Intimate portraits at the Zack
The exhibit Painting Intimate, showcasing the work of penny eisenberg and Ray Ophoff, is at the Zack Gallery until May 11. (photo by Olga Livshin)
The exhibit Painting Intimate introduces Vancouver art lovers to two very different local artists: penny eisenberg and Ray Ophoff. Different in their approaches, their styles and their creative philosophies.
“I have always liked painting,” eisenberg told the Independent. “I painted as a teenager, then stopped for a few years. I resumed painting in my 20s, but I was a closet painter then. I had several jobs in those years, worked as a cook and in retail. I kept on painting as a hobby, but, when I was 30, I took a class at Emily Carr. The instructor liked my works and suggested I apply for a full-time program.” She did.
Graduating from Emily Carr in 1995, she has been a full-time artist ever since, working in various themes and in a range of sizes as she tried to find her niche. For her, there is a huge gap between the words “picture” and “painting.”
“People buy pictures and hang them on their walls,” she said. “But I’m interested in paintings, not pictures. I’m trying to learn what is painting in the 21st century, when there are so many pictures around.”
Lately, as this exhibition demonstrates, all her paintings have been small. “I like working on small canvases,” she said. “I want to figure out what I want, and the small size allows me to create more paintings, to experiment with different series and subjects. Sometimes, I even work on a few different series simultaneously.”
The current show displays several of her series. There are hazy cityscapes, pulsing with light. There are brightly textured flower bouquets. A number of the paintings are from her latest series.
“In this series, I’ve been exploring the history of women in the arts, how other artists painted their female models,” she said. From 18th-century artist Jean-Baptiste-Simon Chardin to fashion photographers of the 20th and 21st centuries, eisenberg has transformed other artists’ women through the prism of her own artistic vision. In her abstracted compositions, which follow the others’ outlines but express her own esthetic, eisenberg had made all the portraits small and intimate – and faceless.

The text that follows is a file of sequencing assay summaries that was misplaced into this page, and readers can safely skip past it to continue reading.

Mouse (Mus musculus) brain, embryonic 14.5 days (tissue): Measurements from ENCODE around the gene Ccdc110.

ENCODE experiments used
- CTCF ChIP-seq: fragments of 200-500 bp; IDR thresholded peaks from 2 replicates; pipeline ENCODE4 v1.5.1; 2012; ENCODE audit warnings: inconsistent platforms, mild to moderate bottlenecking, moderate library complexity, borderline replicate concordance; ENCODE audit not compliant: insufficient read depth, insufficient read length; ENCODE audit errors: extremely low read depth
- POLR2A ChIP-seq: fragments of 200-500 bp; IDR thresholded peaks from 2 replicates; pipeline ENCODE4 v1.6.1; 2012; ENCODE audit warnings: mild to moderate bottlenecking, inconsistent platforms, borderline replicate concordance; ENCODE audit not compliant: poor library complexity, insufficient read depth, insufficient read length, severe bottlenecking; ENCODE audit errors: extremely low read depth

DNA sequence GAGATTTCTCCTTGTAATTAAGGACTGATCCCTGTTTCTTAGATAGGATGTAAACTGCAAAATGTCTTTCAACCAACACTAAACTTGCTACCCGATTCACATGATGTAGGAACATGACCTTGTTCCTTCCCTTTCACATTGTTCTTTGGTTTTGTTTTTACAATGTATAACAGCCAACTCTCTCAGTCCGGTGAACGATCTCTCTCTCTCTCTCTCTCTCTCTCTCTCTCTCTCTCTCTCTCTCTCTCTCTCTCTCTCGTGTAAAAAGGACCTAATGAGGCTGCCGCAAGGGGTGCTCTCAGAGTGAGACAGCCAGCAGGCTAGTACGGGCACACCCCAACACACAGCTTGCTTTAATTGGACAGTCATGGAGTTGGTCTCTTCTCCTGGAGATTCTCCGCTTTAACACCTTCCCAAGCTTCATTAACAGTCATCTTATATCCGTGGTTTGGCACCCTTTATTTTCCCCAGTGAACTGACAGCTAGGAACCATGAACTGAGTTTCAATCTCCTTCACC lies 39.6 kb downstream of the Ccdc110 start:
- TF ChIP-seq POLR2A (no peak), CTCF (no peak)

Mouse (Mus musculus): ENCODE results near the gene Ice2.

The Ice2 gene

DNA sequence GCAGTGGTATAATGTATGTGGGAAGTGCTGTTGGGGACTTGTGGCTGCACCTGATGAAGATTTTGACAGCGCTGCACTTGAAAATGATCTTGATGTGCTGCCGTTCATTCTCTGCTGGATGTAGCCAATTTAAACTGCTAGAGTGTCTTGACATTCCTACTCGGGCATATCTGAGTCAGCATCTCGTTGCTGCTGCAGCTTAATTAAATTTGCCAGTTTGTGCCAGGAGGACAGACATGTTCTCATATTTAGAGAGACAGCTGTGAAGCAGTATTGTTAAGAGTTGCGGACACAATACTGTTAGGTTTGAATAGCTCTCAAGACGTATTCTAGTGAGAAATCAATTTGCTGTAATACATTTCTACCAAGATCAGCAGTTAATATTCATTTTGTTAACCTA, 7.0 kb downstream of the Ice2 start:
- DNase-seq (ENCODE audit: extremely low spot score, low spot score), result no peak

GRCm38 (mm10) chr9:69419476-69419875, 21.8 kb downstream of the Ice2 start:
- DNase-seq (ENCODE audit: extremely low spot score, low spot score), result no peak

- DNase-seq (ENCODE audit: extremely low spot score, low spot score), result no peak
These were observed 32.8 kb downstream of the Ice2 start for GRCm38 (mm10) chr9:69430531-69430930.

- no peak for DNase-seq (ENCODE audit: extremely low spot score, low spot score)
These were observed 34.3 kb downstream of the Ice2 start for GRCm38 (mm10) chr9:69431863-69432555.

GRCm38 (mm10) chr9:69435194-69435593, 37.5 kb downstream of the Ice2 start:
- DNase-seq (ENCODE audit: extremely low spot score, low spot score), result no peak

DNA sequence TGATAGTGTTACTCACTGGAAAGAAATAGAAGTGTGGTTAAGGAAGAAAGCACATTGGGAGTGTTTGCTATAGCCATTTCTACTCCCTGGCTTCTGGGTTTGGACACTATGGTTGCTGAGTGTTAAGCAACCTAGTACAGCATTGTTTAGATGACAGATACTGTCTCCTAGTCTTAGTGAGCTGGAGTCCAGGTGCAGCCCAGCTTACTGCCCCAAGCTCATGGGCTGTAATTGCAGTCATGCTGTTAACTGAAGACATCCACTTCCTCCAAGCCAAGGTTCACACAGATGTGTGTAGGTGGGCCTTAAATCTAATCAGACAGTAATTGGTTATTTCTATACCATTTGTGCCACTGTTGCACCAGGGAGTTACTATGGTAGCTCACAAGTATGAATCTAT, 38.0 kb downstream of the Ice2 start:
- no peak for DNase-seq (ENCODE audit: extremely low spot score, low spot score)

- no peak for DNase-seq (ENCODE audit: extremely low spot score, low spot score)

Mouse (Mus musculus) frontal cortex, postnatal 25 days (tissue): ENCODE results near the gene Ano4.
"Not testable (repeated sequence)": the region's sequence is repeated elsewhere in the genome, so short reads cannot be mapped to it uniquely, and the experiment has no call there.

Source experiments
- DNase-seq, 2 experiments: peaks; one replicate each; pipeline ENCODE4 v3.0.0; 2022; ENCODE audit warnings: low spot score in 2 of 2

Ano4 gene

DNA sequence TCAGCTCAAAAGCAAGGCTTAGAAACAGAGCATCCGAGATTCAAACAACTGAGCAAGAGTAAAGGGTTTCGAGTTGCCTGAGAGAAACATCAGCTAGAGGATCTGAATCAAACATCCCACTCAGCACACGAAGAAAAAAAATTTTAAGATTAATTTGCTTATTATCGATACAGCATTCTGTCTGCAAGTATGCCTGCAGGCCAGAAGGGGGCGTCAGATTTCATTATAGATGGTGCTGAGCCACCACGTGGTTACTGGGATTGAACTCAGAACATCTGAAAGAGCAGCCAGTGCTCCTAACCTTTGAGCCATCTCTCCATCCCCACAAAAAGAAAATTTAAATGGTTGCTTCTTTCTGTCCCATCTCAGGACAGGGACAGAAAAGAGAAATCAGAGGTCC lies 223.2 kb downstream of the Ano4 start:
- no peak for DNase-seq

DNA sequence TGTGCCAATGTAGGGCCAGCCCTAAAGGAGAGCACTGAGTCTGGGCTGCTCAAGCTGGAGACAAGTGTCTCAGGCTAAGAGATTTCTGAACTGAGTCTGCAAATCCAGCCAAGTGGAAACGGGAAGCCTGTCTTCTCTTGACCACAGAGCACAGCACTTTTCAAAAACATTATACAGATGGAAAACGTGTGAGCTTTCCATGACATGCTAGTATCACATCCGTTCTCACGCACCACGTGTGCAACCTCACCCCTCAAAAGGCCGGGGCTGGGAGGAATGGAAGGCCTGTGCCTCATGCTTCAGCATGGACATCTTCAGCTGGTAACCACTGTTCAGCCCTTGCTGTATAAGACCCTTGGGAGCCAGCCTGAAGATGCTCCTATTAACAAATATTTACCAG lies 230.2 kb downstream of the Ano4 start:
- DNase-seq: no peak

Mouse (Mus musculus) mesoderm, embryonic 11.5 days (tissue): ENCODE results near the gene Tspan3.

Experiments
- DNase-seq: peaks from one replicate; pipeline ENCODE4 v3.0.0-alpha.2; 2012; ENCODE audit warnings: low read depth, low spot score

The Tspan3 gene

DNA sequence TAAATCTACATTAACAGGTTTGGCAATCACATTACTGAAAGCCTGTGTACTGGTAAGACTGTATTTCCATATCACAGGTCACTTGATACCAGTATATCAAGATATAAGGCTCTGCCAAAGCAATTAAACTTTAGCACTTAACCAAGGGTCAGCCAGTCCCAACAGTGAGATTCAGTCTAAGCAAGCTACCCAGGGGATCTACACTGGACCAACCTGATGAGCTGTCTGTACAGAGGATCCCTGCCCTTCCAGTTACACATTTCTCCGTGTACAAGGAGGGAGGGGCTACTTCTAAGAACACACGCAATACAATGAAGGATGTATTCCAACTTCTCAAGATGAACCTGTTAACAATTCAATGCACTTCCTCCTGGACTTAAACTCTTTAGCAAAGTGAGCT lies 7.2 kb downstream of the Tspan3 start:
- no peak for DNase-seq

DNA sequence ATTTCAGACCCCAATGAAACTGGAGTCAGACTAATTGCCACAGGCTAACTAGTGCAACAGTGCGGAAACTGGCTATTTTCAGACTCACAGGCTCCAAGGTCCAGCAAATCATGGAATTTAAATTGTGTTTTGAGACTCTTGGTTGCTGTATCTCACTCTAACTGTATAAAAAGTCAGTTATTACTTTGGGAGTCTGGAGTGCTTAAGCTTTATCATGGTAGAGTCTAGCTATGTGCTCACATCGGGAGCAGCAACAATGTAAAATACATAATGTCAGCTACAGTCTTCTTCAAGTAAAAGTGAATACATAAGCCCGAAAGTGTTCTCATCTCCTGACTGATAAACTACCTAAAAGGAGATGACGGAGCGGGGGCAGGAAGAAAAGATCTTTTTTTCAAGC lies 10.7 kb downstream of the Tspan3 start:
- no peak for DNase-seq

“There are two reasons for all my figures being faceless,” she said. “When we identify emotions, faces are what we look at. I wanted to show emotions without the faces, through paints, colours and shapes. In this series, I also examined who influenced whom in the art history, and how it reflected in their female model paintings.”
The internet age is another reason for this approach. “I view the reality of contemporary culture as a series of faceless interactions through social media,” she said. “That’s what I wanted to express. Hence, the hashtag in the title of the series, #otherartistswomen.”
When Zack Gallery director Linda Lando suggested eisenberg apply for a show, the artist embraced the opportunity. “I wanted a show at the Zack, but it is a large space,” said eisenberg. “I couldn’t handle the stress of filling it all by myself. I asked Linda if I could invite a friend artist, Ray Ophoff, to share it with me.”
Like Eisenberg, Ophoff is a long-time participant in the East Side Culture Crawl. In fact, that’s how they met.
“Many years ago, I visited her studio during the Culture Crawl,” recalled Ophoff. “I had a painting – a landscape – in my own studio at the time, and I saw that she had painted the same place, but it was much better than mine. We started talking and became friends.”
Ophoff has never studied art formally, or taken classes. He is a salesman by profession and paints in his spare time. “I’m entirely self-taught,” he said. “But I read a lot about art. My yearly spending for various art magazines runs to $900.”
Ophoff has 15 paintings in this show, most of them flowers and landscapes in exuberant, uplifting colours. Blown-up to 10 times or more of their real size, his flowers attract viewers with their deceptively simple beauty and their graceful allure. They would gladden any space, and people appreciate the optimism of his imagery.
“I sell almost everything I paint,” he said. “Mostly it is through the Culture Crawl or the First Saturday project. People come to my studio. I don’t even have a website.”
For Ophoff, his art is the only outlet where all the decisions are his alone. “I paint what I want,” he said. “When I walk through the woods or parks or gardens, I take photos. I always know: this is the image I want to paint. Not the entire photo, just a small fragment of it. My painting is not a tree or a flower. It is about that tree or that flower, my version of that tree.”
He considers himself an editor of imagery. “I edit everything unnecessary out of the image,” he explained. “When I find the perfect image, I always know. It is almost like time stops. I know: this will be a great one. Maybe not my painting of it, but the image itself.”
Ophoff’s canvases tell stories. They animate the flora around us and invite our imaginations to unfold. Despite their larger size, his works are, in their own way, as intimate as eisenberg’s much smaller compositions.
For both Ophoff and eisenberg, Painting Intimate is their first show at the Zack Gallery. The exhibit opened on April 11 and continues until May 11.
Olga Livshin is a Vancouver freelance writer. She can be reached at [email protected].